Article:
deird1: Twilight Sparkle's hot air balloon (MLP:FiM hot air balloon)
[personal profile] deird1
I have been reading a lot about the US election lately, and have come to a simple conclusion: our elections are better.

I've also realised that I've never told you all about our elections, so for anyone who's curious, keep reading...

Australian Elections and Why They're So Much Better Than Yours (Whoever You Are)

1) We have an independent group organising them.

This being the Australian Electoral Commission. They organise the whole shebang, and oversee the voting. Among other things, this greatly limits gerrymandering, as the electoral districts are figured out by people who are required by law to be impartial.

2) The campaign season doesn't go on for an eternity.

Most likely, our election this year will be held on July 2nd. We're still not sure, though, because it hasn't been announced yet.

You guys have campaigns that go on for MULTIPLE YEARS. It's INSANE.

Plus - we have no primaries. So we're not all sick of the candidates before we even reach the main event.

3) Voting is on Saturdays.

This makes it easier for everyone to attend, rather than getting stuck at work. It's also a lot more relaxing. (If you go to the right polling booth, you can have a democracy sausage afterwards. They are yummy and awesome.)

4) Voting is compulsory.

Everyone votes. EVERYONE. Which, among other things, means that you don't get candidates trying to "get out the vote" by being as radical as possible. Instead, aware that the vote will be "out" whether they like it or not, they have to cater to as many people as possible, by heading more for the centre.

5) We have preferential voting.

...and this is the best bit. The uber-reason why Australia's elections rock and everyone else's are just second best.

Our ballots are a bit more complicated than yours. We don't choose a single candidate - instead, we rank all the candidates, from best to worst.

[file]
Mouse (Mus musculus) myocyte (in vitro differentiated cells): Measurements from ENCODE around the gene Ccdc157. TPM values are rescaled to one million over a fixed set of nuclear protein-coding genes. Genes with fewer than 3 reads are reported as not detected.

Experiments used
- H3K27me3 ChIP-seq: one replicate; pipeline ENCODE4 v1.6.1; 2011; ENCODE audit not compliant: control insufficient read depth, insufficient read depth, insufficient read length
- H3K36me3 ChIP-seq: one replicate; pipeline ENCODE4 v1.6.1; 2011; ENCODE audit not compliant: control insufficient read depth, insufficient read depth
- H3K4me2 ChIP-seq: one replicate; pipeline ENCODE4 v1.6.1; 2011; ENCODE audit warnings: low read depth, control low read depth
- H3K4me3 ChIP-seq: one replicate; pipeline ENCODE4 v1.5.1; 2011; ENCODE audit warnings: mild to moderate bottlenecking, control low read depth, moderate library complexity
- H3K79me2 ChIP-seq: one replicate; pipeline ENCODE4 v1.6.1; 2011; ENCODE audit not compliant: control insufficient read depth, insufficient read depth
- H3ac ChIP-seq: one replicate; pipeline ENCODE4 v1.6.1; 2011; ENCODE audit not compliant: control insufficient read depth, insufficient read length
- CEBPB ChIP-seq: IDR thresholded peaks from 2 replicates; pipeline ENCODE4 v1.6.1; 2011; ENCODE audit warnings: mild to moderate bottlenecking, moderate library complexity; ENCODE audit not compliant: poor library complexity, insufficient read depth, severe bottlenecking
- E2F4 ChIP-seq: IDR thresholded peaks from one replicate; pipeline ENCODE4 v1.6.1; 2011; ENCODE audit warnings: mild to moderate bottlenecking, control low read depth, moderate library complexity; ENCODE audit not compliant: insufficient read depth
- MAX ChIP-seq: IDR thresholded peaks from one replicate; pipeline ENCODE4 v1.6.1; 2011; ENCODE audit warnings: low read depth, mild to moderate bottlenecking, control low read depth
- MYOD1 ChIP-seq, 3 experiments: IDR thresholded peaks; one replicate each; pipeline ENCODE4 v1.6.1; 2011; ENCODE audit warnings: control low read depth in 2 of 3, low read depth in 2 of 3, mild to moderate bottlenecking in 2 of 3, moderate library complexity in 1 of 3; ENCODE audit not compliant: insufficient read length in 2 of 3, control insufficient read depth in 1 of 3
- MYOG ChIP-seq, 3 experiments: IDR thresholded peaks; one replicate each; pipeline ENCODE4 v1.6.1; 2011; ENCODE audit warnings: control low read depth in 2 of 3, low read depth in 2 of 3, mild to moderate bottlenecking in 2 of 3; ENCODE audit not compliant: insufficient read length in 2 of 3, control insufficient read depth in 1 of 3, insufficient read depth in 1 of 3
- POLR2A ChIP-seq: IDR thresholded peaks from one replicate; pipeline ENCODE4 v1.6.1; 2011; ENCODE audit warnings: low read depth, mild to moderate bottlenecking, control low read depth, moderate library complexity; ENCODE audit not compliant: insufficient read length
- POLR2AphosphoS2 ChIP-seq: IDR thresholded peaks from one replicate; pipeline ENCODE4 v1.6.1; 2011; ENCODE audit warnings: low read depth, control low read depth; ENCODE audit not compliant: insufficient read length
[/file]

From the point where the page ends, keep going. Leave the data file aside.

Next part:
Why is this awesome? Because there ain't no such thing as "throwing your vote away" on a third party candidate.

I can vote for Awesome McPolicyGuru, who probably won't win, in the comforting knowledge that, when they fail to win as per usual, my vote will instead go to Nice von-Competent rather than Evil Villainson. And, if enough people do the same, Awesome McPolicyGuru could even get elected! Woo!

This is why our government is less of a two-parties-and-nothing-else situation that the US. The way your elections are set up, you're pretty much always going to have two viable candidates and no-one else - whereas we usually have a decent showing of third party and independent MPs. Because we can actually elect them.

Date: 2016-04-18 04:29 pm (UTC)
ruuger: Heart-shaped version of the Finnish flag with the word 'Eurovision' (Eurovision Song Contest)
From: [personal profile] ruuger
I just don't get the US presidential primaries. What is the benefit of trashing your own party's candidate? In Finland, there is sometimes small scandals and dirt-throwing when presidential candidates are chosen, but for the most part the parties try to *hide* this from the potential voters to avoid having them vote another party.

In Finland, the official election days are on Sundays, but there is also a week-long 'pre-voting period' when you can also vote. On the election day, you have to go to your designated voting place (usually at a local school), but if you vote during the pre-vote, you can vote anywhere in Finland (or in its embassies), and there are usually voting booths at every post-office and supermarket to make voting easy. We don't have compulsory voting, but I think that all the parties try to encourage voting because they all believe that they would get those extra votes.

In general, we have very party-focused politics because we use the D'hont method, meaning that when you vote for a candidate, you also give your vote for all the candidates in their party. The method favours big parties (there are usually 3-4 parties that get the majority of votes), but the smaller parties can also benefit from it because the smaller the party, the less chance there is that they're going to have someone on their list who you absolutely positively do not want to give your vote.

Date: 2016-04-19 09:05 am (UTC)
ruuger: Heart-shaped version of the Finnish flag with the word 'Eurovision' (Eurovision Song Contest)
From: [personal profile] ruuger
It's quite handy, actually. I usually vote at the same place where I get my groceries - I go there a couple of times a week and just pick a time when there are no queues to the voting booths.

The pre-election voting places usually look something like this. You just show your ID, they give you a ballot, you go to the booth to fill it, have it stamped by the official, put it in an envelope, sign a paper to confirm your identity, and you're done.


deird1: Fred looking pretty and thoughful (Default)

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